The Maryland General Assembly
is back in session is open for business as usual in Annapolis. I’m having a hard time making myself care.
All eyes are on the Democratic primary in June. The politicians are full of energy — all of it directed at collecting campaign contributions.
But they have to stop fundraising, now that the session has started, and I doubt they have the heart to do anything of substance over the next 90 days.
It’s truly difficult to imagine this lame-duck Assembly, with a lame-duck governor gazing at the White House, doing anything other than image repair.
Am I getting cynical in my old age, or what?
“Emergency” legislation promised to fix Obamacare
Too late. Another new law is not what’s needed. The damage, real or imagined, has already been done. Gov. Martin O’Malley fully embraced the health care law from the get-go. Implementation was lacking.
But the truth is, despite a buggy computer system and apparent lack of attention to detail in the chain of command, Obamacare is taking hold in Maryland.
I talked to a friend on the Eastern Shore last week. She’s been gainfully employed in the hospitality industry for years. Her job carries serious responsibility, for not much money.
My friend made one phone call, set up an appointment at a state office building in Salisbury, and came out in less than an hour with health insurance. For the first time in years!
Cost to her: $9 a month. The insurance covers every imaginable preventive care procedure, such as expensive colonoscopies. Copay for a doctor’s visit: $35. She says the people on the phone and at the office were friendly and knowledgeable.
That’s why I don’t think whatever the General Assembly does about health care will be much more than window dressing.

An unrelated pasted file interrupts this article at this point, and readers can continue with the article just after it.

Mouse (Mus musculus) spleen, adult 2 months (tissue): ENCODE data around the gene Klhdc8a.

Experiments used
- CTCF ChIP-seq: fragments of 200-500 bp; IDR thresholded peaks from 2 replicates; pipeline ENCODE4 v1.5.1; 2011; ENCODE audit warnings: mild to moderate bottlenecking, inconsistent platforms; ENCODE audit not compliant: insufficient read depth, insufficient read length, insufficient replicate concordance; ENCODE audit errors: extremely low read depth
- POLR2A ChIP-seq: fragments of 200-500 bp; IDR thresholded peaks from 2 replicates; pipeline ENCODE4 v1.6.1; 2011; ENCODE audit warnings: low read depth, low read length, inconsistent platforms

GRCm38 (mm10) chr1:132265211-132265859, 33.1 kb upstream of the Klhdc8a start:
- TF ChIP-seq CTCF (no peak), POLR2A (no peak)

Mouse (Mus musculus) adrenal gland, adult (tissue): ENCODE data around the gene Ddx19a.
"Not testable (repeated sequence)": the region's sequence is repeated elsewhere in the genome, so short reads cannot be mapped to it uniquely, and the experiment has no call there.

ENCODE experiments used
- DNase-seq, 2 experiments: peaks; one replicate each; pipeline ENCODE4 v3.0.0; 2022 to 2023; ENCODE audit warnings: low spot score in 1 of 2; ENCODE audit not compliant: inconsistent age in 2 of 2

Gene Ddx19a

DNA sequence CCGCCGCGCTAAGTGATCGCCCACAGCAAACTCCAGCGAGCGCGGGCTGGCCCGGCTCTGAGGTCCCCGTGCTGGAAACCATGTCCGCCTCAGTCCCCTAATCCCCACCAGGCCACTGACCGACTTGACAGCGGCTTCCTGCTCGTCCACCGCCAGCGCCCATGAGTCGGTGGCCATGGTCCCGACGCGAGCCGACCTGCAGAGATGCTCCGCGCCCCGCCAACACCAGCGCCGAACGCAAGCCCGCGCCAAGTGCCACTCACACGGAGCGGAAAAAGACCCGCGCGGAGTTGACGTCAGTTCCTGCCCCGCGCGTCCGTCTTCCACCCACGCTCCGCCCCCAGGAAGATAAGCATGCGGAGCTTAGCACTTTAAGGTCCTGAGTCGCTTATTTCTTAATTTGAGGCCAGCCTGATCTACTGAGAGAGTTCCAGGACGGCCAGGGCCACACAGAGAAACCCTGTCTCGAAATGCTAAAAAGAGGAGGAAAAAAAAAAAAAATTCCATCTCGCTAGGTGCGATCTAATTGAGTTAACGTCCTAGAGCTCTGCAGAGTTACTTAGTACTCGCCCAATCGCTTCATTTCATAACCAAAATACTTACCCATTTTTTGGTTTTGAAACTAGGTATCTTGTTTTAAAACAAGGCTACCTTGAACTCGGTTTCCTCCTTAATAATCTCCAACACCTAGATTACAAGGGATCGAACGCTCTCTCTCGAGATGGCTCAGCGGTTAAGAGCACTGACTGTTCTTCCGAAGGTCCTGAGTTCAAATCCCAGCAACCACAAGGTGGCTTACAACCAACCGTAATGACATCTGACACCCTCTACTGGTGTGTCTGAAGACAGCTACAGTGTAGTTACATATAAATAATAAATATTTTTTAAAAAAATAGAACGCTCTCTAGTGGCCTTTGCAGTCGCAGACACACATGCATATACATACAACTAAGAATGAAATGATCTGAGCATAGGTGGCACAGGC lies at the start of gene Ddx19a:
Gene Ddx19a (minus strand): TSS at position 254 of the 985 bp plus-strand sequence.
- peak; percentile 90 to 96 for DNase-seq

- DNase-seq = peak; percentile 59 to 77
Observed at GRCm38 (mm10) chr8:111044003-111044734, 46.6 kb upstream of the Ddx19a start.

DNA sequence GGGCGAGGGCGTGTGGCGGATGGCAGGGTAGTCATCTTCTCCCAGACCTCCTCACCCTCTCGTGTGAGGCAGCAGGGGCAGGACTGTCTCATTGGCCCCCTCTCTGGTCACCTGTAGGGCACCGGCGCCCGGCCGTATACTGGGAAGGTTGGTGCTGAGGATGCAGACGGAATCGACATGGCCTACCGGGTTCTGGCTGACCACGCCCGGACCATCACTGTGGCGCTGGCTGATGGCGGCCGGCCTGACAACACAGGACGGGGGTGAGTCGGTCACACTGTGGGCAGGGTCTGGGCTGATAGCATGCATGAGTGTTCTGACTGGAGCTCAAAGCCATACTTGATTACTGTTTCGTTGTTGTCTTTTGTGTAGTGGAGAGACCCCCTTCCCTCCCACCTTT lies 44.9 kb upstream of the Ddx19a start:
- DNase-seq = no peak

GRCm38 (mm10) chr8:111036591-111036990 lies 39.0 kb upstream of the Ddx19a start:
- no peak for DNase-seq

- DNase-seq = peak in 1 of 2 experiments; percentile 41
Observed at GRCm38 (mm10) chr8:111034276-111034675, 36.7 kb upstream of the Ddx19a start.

The other hot issue this year is the minimum wage
The General Assembly failed to pass an increase in the $7.25 minimum wage last year, and now they’re behind the curve.
Montgomery and Prince George’s Counties have already passed bills to increase the minimum to $11.50 by 2017. Don’t get all excited. $7.25 to $11.50, over a period of four years. You could get a college education, or have two children, by that time. It’s four paltry increases, the first not taking effect until October 2014. Few workers will benefit much from the MoCo and P.G. increase, but it’s better than nothing. (No trees will be killed, no animal testing, and no businesses harmed.)
Whatever legislators do or don’t do about the minimum wage, with an election staring them in the face, will be insignificant. Whatever they do might actually reduce what little progress has been made in MoCo and P.G. At best, the Assembly might pass an increase to $10.10 an hour over three years, by 2016. By that time, a cup of coffee at Starbuck’s will probably cost $10.10.
More important than new legislation is the state budget. That is, taxing and spending. That’s where the state sets priorities. Don’t expect any surprises in an election year. For background on that subject, see “If Maryland Is So Rich, Why Do We Act So Stingy?”
For periodic updates on
the General Assembly, I mean on Maryland politics and the election, mostly from a MoCo point of view, I recommend http://marylandjuice.com and http://justupthepike.com. Avoid reading anything written by B-IV, unless you’re looking for a conservative Republican perspective.
That’s all I have to report about the Maryland General Assembly today.
— John Hayden
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